Those departments that interact with customers increasingly turn to the internal social network to find answers to questions they've gotten from customers through social channels. Unisys has also implemented Salesforce.com, including Chatter as a social collaboration tool for sales teams. Knab doesn't see that as a conflict, although he is investigating ways of making Chatter and NewsGator work together. "Everybody's going to have some social component to their platform," Knab said. Often, it's appropriate for distinct communities such as sales teams to be able to have their own separate social network for conversations that don't concern the rest of the company. On the other hand, sales people also have access to NewsGator when they want to have a conversation with the broader organization.

One of the things that really matters to the sales team is "market agility," Burke said. The kind of ready access to experts provided by the social communities is paying off now that sales can use a mobile device such as a tablet to get answers to customer questions. In the old days, they'd have to go back to the office, figure out who to ask, and then wait for an answer, she said. "Now they can often find out who the subject matter expert is, pose the question, and get the answer before they even leave the [client's] office. That's impressive to the client."

Knab said the experience also points up the value of learning from experience, which is something the NewsGator team stressed "but maybe we didn't quite believe it." In other words, "don't engineer it or try to treat it like a typical program -- jump in and do it, let it get started, and then mature it."

"We spent time on a pilot when in retrospect we should have just deployed," Burke agreed. In retrospect, she also wishes she had introduced role-based workshops on the value of social networking earlier. "A focused audience approach was much more effective and really drove the usage," she said.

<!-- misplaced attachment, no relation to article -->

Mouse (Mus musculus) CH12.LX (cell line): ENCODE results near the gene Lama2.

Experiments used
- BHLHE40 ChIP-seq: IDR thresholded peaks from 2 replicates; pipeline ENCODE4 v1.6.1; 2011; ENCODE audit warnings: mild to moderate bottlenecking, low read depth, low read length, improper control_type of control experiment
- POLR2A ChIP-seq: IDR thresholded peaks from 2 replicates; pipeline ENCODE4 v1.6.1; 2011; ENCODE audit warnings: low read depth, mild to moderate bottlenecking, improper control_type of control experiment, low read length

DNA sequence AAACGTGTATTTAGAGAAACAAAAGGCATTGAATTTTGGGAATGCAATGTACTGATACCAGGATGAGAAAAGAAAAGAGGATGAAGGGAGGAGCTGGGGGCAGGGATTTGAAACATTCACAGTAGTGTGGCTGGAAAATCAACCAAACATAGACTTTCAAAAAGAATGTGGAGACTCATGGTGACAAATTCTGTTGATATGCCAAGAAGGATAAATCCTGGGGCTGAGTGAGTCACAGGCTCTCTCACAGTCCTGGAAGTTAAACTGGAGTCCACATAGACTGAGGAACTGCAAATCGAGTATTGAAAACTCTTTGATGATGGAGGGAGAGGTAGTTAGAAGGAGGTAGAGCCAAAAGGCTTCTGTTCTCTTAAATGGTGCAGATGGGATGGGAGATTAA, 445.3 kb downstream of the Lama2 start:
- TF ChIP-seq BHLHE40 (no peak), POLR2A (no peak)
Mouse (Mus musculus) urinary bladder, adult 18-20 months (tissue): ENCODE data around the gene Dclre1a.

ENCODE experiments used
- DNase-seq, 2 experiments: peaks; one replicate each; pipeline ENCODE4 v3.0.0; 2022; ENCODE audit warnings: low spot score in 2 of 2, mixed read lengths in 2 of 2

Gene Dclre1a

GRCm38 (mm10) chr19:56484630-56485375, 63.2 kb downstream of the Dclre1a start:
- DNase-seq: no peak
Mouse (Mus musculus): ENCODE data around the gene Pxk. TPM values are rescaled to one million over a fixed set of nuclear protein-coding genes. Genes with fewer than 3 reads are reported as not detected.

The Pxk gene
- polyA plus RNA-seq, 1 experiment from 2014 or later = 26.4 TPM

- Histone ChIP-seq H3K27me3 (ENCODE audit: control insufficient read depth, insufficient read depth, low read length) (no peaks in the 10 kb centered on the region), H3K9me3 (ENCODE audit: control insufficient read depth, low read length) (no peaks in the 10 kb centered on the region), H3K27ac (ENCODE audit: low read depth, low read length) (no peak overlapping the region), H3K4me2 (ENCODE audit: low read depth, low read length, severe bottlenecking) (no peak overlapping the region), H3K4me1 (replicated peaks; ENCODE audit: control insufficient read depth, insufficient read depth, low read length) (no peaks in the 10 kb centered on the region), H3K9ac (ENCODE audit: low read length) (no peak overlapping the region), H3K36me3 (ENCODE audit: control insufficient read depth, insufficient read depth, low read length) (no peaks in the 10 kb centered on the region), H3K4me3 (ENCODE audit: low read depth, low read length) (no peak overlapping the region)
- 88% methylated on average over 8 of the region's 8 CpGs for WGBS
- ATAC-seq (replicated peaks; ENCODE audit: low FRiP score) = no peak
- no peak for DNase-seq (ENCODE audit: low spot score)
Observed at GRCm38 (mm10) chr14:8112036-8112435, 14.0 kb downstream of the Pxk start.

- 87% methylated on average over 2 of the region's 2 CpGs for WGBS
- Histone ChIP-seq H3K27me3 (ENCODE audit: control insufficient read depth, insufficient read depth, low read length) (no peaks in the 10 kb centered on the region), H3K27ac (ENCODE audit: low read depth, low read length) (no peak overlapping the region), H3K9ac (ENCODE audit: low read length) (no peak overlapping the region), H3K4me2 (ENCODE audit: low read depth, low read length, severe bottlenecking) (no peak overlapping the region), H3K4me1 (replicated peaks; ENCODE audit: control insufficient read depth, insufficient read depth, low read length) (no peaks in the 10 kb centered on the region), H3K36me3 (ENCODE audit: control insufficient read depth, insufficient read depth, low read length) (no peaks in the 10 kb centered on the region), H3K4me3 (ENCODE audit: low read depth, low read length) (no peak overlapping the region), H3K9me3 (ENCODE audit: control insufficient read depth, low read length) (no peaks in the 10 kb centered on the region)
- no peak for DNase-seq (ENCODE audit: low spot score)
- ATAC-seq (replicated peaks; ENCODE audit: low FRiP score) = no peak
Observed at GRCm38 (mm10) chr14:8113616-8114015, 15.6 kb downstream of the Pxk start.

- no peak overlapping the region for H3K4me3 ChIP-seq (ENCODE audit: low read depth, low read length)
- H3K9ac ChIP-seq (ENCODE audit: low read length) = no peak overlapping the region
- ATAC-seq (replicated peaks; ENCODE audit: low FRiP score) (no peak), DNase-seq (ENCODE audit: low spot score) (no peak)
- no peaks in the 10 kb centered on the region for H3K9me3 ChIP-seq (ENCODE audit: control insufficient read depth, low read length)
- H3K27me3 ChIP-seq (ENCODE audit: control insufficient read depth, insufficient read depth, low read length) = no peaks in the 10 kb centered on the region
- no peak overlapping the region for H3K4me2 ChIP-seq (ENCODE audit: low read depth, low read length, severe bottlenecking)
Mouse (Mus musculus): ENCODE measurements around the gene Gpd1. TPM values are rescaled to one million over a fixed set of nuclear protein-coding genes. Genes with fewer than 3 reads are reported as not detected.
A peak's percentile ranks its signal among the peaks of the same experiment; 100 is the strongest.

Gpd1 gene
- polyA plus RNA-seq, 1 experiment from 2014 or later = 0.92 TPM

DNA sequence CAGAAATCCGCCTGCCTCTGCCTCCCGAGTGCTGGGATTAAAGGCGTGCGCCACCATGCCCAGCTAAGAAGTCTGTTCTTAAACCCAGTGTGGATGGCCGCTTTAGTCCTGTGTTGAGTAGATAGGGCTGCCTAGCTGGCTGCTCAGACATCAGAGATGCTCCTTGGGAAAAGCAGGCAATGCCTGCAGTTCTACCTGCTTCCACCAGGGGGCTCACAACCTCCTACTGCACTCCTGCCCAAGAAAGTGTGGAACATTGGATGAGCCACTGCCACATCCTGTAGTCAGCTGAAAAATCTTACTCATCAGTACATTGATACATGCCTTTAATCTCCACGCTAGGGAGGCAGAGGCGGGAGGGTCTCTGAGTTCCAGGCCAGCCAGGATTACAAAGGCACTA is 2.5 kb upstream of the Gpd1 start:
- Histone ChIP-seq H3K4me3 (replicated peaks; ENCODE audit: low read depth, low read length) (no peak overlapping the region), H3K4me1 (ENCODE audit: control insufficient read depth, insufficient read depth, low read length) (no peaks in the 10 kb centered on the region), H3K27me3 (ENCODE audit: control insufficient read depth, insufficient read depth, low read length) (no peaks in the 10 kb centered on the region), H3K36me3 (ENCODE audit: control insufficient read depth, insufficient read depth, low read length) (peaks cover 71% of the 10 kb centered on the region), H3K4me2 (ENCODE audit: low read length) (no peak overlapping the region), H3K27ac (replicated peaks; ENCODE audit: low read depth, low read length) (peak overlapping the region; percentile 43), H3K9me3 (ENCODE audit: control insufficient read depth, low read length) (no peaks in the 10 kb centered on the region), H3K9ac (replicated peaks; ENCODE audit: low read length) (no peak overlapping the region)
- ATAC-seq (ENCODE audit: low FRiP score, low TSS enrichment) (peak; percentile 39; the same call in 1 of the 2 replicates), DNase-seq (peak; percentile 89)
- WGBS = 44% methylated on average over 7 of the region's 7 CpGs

Follow David F. Carr on Twitter @davidfcarr. The BrainYard is @thebyard and facebook.com/thebyard

The business world is changing. Is your company ready? E2 Innovate, formerly Enterprise 2.0, is the only event of its kind, bringing strategic business professionals together with industry influencers and next-gen enterprise technologies. Register for E2 Innovate Conference & Expo today and save $200 on current pricing or get a free expo pass. Nov. 12-15, 2012, at the Santa Clara Convention Center, Silicon Valley.

About the Author(s)

David F Carr

Editor, InformationWeek Government/Healthcare

David F. Carr oversees InformationWeek's coverage of government and healthcare IT. He previously led coverage of social business and education technologies and continues to contribute in those areas. He is the editor of Social Collaboration for Dummies (Wiley, Oct. 2013) and was the social business track chair for UBM's E2 conference in 2012 and 2013. He is a frequent speaker and panel moderator at industry events. David is a former Technology Editor of Baseline Magazine and Internet World magazine and has freelanced for publications including CIO Magazine, CIO Insight, and Defense Systems. He has also worked as a web consultant and is the author of several WordPress plugins, including Facebook Tab Manager and RSVPMaker. David works from a home office in Coral Springs, Florida. Contact him at [email protected]and follow him at @davidfcarr.